Normal reStructuredText Files#

This is a normal RST file.


Those still work!

Sphinx Directives for Info/Warning Boxes#


This is an experimental feature! Its usage may change in the future or it might disappear completely, so don’t use it for now.

With a bit of luck, it will be possible (some time in the future) to create info/warning boxes in Markdown cells, see If this ever happens, nbsphinx will provide directives for creating such boxes. For now, there are two directives available: nbinfo and nbwarning. This is how an info box looks like:


This is an info box.

It may include nested formatting, even another info/warning box:

Warning: You should probably not use nested boxes!

Domain Objects#


This is just for testing domain object links.


foo (str) – Example string parameter


There are different ways of handling references, for example you could use the standard Sphinx citations, but it might be more practical to use the sphinxcontrib.bibtex extension.

After installing the sphinxcontrib.bibtex extension, you have to enable it in your and select the BibTeX file(s) you want to use:

extensions = [
    # Probably more extensions here ...

bibtex_bibfiles = ['my-references.bib']

Afterwards all the references defined in the bibliography file(s) can be used throughout the Jupyter notebooks and other source files as detailed in the following.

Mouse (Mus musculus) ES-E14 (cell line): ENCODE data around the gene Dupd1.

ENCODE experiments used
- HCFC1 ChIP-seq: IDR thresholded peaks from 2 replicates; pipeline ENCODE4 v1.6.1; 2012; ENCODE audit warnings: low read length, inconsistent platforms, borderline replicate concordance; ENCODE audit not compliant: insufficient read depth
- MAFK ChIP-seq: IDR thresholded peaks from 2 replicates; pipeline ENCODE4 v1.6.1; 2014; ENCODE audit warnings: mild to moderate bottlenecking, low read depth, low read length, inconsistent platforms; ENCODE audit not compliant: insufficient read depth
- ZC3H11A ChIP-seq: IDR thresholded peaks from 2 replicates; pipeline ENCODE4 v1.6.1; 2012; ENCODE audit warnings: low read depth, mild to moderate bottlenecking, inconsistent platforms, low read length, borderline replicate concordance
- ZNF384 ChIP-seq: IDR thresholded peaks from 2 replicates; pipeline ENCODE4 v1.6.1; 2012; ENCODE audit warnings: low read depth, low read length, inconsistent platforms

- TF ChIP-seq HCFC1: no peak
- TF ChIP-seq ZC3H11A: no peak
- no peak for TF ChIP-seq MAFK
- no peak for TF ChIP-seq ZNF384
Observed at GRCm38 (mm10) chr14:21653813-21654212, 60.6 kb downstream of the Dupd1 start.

You can create citations like [PGH11]:


You can create similar citations in Jupyter notebooks with a special HTML syntax, see the section about citations in Markdown cells.

You can create a list of references in any reStructuredText file (or reST cell in a notebook) like this:

.. bibliography::

Have a look at the documentation for all the available options.

The list of references may look something like this (in HTML output):


Thomas Kluyver, Benjamin Ragan-Kelley, Fernando Pérez, Brian Granger, Matthias Bussonnier, Jonathan Frederic, Kyle Kelley, Jessica Hamrick, Jason Grout, Sylvain Corlay, Paul Ivanov, Damián Avila, Safia Abdalla, Carol Willing, and Jupyter Development Team. Jupyter Notebooks—a publishing format for reproducible computational workflows. In Fernando Loizides and Birgit Schmidt, editors, Positioning and Power in Academic Publishing: Players, Agents and Agendas, pages 87–90. IOS Press, 2016. doi:10.3233/978-1-61499-649-1-87.


Fernando Pérez, Brian E. Granger, and John D. Hunter. Python: an ecosystem for scientific computing. Computing in Science Engineering, 13(2):13–21, 2011. doi:10.1109/MCSE.2010.119.